the poor mother, and would most gladly help her; but alas! I am a
Spirit like yourself, and cannot serve you as I long to do.”
“Ah, dear Queen! if you had seen her sorrow, you too would seek to
keep the promise I have made. I cannot let her watch for ME in
vain, till I have done my best: then tell me where the Fire-Spirits
dwell, and I will ask of them the flame that shall give life to the
little child and such great happiness to the sad, lonely mother:
tell me the path, and let me go.”
“It is far, far away, high up above the sun, where no Spirit ever
dared to venture yet,” replied the Queen. “I cannot show the path,
for it is through the air. Dear Ripple, do not go, for you can
never reach that distant place: some harm most surely will befall;
and then how shall we live, without our dearest, gentlest Spirit?
Stay here with us in your own pleasant home, and think more of this,
for I can never let you go.”
But Ripple would not break the promise she had made, and besought
so earnestly, and with such pleading words, that the Queen at last
with sorrow gave consent, and Ripple joyfully prepared to go. She,
with her sister Spirits, built up a tomb of delicate, bright-colored
shells, wherein the child might lie, till she should come to wake him
into life; then, praying them to watch most faithfully above it,
she said farewell, and floated bravely forth, on her long, unknown
journey, far away.
“I will search the broad earth till I find a path up to the sun,
or some kind friend who will carry me; for, alas! I have no wings,
and cannot glide through the blue air as through the sea,” said Ripple
to herself, as she went dancing over the waves, which bore her swiftly
onward towards a distant shore.
Long she journeyed through the pathless ocean, with no friends
to cheer her, save the white sea-birds who went sweeping by, and
only stayed to dip their wide wings at her side, and then flew
silently away. Sometimes great ships sailed by, and then with
longing eyes did the little Spirit gaze up at the faces that looked
down upon the sea; for often they were kind and pleasant ones, and
she gladly would have called to them and asked them to be friends.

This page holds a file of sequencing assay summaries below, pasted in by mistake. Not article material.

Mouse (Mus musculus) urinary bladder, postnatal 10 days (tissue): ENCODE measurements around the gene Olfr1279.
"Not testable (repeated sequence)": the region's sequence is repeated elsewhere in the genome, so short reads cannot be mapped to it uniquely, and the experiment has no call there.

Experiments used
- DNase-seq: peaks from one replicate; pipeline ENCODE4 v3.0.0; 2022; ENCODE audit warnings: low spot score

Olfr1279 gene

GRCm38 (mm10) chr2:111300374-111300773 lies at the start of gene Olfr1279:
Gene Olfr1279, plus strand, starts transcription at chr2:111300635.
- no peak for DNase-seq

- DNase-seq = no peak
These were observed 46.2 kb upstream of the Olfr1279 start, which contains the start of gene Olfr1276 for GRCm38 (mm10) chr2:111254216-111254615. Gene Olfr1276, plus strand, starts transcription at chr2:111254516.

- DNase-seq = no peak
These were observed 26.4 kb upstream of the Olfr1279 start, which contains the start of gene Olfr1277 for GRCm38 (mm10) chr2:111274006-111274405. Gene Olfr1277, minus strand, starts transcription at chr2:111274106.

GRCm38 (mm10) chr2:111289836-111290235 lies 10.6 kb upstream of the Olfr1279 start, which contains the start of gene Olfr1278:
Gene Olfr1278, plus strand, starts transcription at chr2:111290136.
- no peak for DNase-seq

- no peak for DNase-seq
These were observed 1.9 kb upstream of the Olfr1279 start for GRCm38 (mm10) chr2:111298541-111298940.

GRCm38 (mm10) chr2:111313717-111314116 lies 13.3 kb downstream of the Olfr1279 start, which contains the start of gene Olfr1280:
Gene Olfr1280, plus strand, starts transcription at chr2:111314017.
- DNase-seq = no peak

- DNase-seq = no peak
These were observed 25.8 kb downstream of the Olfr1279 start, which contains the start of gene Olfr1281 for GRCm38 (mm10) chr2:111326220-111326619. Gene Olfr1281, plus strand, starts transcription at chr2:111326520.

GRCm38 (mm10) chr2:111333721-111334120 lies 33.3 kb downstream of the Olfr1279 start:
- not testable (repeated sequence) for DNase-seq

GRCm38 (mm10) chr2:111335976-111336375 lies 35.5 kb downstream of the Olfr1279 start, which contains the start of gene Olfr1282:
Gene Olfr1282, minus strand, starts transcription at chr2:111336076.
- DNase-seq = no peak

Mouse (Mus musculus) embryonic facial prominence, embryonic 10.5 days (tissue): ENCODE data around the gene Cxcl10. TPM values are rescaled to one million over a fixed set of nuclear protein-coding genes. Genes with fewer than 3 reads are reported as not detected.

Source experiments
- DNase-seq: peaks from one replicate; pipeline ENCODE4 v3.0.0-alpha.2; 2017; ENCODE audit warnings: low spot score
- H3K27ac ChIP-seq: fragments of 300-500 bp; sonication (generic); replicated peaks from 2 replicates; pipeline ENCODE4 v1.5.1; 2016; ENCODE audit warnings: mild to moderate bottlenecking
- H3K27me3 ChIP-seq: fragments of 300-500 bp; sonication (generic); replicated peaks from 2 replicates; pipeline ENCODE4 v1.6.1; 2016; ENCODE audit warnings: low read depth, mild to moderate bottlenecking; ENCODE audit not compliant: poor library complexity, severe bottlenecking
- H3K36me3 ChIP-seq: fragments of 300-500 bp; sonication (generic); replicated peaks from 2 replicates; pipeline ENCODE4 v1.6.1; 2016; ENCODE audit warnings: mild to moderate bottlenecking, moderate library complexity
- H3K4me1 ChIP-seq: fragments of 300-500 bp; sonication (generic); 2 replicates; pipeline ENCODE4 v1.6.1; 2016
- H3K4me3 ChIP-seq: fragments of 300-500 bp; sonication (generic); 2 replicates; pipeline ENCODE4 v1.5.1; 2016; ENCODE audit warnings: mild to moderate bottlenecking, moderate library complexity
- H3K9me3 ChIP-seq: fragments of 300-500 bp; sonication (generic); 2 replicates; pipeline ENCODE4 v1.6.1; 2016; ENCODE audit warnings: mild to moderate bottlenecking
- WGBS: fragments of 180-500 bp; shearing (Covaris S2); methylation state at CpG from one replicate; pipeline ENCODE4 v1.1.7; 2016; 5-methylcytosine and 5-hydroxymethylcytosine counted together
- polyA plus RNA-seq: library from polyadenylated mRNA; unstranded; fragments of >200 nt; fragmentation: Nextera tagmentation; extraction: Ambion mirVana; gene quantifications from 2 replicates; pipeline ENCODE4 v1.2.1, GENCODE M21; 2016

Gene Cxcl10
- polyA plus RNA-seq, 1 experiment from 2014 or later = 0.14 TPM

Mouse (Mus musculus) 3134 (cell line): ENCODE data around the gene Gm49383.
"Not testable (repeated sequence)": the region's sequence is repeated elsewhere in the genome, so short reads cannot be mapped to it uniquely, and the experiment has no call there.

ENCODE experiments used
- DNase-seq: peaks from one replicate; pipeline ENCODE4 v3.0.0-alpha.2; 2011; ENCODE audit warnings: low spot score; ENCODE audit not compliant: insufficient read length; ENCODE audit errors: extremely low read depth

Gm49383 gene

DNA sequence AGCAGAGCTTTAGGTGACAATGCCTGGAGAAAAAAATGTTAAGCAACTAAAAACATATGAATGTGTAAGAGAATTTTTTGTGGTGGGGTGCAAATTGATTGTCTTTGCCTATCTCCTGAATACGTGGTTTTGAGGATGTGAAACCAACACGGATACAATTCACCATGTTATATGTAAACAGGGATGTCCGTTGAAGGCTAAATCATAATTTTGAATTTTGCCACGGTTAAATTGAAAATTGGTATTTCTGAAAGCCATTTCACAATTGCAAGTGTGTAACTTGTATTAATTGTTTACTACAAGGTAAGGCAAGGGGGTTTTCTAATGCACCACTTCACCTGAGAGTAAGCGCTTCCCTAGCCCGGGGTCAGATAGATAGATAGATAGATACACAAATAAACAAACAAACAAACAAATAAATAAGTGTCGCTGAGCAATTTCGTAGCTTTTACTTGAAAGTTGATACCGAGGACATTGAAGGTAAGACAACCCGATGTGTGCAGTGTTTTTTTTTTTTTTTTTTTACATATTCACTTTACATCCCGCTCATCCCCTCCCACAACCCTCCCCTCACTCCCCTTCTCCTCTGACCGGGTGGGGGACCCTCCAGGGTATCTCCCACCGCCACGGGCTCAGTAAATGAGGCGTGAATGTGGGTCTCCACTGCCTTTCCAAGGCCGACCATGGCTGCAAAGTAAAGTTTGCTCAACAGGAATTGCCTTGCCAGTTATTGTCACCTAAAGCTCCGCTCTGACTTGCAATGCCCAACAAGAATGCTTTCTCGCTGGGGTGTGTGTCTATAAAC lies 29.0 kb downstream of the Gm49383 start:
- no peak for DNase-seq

But they would never understand the strange, sweet language that
she spoke, or even see the lovely face that smiled at them above the
waves; her blue, transparent garments were but water to their eyes,
and the pearl chains in her hair but foam and sparkling spray; so,
hoping that the sea would be most gentle with them, silently she
floated on her way, and left them far behind.
At length green hills were seen, and the waves gladly bore the little
Spirit on, till, rippling gently over soft white sand, they left her
on the pleasant shore.
“Ah, what a lovely place it is!” said Ripple, as she passed through
sunny valleys, where flowers began to bloom, and young leaves rustled
on the trees.
“Why are you all so gay, dear birds?” she asked, as their cheerful
voices sounded far and near; “is there a festival over the earth,
that all is so beautiful and bright?”
“Do you not know that Spring is coming? The warm winds whispered it
days ago, and we are learning the sweetest songs, to welcome her
when she shall come,” sang the lark, soaring away as the music gushed
from his little throat.
“And shall I see her, Violet, as she journeys over the earth?” asked
“Yes, you will meet her soon, for the sunlight told me she was near;
tell her we long to see her again, and are waiting to welcome her
back,” said the blue flower, dancing for joy on her stem, as she
nodded and smiled on the Spirit.
“I will ask Spring where the Fire-Spirits dwell; she travels over
the earth each year, and surely can show me the way,” thought Ripple,
as she went journeying on.